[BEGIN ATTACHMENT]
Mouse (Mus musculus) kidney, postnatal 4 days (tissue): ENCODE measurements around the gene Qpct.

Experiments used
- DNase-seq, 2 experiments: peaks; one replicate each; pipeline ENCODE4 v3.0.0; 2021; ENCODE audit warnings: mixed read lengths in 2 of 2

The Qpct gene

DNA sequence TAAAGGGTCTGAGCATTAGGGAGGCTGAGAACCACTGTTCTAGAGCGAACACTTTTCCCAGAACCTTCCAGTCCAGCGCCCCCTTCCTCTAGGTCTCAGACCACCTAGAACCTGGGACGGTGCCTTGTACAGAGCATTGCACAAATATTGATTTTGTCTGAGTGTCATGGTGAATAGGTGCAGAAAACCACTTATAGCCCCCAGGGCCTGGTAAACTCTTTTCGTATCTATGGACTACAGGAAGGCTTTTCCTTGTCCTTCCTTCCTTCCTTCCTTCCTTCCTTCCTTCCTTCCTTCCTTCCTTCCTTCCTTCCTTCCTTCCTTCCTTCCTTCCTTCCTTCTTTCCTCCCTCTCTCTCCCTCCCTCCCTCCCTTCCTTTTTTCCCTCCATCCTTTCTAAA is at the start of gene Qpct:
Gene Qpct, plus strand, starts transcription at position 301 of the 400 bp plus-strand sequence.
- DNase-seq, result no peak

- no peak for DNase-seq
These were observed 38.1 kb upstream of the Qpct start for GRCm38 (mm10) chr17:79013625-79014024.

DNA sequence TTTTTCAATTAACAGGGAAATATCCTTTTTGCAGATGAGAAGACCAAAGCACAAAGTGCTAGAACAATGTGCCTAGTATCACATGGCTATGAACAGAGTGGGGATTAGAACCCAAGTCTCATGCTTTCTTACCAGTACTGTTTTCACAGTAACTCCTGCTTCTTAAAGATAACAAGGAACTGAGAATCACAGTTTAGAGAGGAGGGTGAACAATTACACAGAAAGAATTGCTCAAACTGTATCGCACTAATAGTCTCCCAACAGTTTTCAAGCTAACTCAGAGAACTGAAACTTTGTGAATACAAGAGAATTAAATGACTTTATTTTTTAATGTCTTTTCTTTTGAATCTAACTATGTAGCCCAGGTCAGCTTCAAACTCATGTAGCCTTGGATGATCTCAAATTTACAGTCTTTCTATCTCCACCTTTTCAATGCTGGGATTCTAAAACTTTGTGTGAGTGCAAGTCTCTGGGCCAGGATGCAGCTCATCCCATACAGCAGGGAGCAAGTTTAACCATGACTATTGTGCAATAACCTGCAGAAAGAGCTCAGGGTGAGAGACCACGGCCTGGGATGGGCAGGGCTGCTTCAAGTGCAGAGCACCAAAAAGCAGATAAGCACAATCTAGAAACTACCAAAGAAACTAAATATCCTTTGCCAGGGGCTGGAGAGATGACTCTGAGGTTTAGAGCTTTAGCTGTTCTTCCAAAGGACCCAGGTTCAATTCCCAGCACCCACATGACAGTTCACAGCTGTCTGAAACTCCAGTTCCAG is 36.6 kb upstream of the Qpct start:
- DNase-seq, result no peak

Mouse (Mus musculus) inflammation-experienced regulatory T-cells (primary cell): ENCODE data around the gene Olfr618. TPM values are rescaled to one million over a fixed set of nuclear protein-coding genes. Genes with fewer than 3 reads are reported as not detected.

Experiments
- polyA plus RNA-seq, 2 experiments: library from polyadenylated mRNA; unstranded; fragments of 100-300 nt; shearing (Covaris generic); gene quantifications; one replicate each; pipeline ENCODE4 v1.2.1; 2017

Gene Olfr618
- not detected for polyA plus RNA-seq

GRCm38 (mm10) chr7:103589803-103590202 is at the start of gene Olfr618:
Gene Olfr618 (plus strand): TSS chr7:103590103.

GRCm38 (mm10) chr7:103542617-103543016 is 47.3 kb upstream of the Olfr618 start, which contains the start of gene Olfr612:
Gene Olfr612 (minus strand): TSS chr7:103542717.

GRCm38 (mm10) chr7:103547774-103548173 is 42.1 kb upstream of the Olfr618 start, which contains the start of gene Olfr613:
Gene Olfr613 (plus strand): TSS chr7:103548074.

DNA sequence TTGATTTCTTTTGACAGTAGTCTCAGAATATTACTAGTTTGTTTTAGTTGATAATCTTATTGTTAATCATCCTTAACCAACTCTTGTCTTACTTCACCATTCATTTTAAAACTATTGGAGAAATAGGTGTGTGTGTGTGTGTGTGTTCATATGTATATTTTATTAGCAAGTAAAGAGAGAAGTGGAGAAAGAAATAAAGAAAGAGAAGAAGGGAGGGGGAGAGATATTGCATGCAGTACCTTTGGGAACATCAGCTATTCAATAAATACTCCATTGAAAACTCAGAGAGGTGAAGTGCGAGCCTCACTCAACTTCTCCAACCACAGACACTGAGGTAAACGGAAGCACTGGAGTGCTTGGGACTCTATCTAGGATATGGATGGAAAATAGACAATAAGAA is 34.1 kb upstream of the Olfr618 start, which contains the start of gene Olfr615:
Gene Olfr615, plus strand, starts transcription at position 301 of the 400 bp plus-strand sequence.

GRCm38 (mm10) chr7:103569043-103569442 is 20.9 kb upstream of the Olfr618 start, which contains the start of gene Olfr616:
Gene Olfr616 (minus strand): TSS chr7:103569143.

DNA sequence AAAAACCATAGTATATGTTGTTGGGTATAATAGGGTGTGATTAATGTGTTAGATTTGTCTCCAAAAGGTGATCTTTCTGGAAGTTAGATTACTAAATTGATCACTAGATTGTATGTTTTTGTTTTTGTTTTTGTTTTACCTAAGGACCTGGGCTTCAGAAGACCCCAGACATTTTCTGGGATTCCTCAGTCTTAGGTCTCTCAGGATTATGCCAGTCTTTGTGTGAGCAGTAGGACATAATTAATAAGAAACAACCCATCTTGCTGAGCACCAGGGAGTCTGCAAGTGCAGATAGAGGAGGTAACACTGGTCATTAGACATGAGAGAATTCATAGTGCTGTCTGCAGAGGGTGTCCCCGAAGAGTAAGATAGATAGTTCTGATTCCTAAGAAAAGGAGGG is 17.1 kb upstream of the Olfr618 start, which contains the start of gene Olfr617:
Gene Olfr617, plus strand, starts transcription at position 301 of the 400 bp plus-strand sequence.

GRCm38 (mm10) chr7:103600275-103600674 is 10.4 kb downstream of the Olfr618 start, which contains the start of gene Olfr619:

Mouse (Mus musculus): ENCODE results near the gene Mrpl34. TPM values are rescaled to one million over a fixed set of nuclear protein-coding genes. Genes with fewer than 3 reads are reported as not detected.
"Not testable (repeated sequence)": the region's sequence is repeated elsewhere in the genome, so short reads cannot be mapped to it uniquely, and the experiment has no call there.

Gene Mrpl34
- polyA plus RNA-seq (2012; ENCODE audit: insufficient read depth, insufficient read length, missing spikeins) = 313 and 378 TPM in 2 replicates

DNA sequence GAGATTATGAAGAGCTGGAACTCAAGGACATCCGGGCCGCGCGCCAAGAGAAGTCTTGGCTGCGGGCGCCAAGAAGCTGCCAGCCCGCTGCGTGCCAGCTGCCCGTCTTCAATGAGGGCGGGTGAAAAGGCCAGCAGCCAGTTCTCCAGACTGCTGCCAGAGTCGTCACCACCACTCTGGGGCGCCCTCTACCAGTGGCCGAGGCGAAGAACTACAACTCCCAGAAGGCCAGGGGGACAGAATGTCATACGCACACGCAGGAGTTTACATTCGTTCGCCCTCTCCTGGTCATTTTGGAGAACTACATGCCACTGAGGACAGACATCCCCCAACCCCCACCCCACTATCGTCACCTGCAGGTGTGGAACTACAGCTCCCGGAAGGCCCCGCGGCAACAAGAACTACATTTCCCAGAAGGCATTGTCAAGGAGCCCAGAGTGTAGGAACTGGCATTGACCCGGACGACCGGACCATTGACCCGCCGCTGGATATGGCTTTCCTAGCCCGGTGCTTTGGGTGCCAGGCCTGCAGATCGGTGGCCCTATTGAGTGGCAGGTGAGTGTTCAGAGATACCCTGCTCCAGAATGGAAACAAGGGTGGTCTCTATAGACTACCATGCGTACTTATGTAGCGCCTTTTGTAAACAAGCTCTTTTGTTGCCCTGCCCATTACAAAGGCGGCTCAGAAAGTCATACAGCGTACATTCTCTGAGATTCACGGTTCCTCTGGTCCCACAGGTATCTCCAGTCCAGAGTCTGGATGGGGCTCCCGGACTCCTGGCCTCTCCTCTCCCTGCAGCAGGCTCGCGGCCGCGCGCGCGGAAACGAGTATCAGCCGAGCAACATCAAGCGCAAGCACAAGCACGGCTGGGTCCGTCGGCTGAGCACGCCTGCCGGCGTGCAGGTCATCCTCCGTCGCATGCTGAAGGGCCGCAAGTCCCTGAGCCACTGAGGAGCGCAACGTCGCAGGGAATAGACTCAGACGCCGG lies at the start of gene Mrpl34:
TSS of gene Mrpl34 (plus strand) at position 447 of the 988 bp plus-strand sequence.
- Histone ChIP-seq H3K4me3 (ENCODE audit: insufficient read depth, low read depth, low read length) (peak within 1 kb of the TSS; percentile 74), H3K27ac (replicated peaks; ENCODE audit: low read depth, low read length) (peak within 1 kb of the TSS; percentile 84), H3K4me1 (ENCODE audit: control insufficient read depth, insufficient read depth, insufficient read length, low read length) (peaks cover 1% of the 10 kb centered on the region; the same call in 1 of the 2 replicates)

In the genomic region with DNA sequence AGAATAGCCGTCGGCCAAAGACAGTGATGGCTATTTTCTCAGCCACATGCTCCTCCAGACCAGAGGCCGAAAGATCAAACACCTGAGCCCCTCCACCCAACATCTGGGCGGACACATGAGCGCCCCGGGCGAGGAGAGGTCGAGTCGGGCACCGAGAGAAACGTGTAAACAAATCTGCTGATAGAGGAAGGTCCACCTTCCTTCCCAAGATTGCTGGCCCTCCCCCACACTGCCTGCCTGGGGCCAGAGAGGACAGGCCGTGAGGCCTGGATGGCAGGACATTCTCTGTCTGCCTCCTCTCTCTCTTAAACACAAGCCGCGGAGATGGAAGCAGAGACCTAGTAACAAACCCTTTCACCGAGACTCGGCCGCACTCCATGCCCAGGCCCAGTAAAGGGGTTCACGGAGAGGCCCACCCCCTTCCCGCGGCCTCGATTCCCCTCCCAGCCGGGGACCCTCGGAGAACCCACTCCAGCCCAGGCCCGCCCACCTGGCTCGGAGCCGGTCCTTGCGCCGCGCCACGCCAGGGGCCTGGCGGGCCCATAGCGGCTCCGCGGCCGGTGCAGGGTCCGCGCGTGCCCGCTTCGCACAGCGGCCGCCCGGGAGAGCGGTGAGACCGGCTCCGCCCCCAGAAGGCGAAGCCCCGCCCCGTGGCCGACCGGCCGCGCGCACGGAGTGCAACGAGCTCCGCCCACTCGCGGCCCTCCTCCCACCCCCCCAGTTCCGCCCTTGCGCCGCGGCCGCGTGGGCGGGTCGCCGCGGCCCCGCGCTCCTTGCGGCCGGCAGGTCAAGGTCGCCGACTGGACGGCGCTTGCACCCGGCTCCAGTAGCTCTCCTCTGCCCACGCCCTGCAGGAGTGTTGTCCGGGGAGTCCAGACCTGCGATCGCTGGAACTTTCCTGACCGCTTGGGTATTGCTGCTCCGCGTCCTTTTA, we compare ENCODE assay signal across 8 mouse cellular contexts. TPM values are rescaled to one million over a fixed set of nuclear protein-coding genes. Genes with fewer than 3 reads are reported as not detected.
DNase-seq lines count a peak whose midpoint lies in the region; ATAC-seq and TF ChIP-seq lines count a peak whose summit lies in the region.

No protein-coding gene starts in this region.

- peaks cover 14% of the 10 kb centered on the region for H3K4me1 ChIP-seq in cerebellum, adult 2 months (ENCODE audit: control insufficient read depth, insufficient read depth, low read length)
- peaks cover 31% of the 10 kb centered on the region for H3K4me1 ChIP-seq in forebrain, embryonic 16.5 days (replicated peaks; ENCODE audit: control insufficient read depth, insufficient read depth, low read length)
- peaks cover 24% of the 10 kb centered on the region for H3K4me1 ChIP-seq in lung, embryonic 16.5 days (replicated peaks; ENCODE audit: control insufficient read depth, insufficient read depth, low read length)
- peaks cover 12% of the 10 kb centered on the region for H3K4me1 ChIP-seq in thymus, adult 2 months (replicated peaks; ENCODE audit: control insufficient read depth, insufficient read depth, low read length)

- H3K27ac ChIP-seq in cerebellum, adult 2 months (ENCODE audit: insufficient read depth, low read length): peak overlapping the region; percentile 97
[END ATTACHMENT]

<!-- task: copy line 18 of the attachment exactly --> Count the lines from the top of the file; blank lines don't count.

Gene Olfr618 (plus strand): TSS chr7:103590103.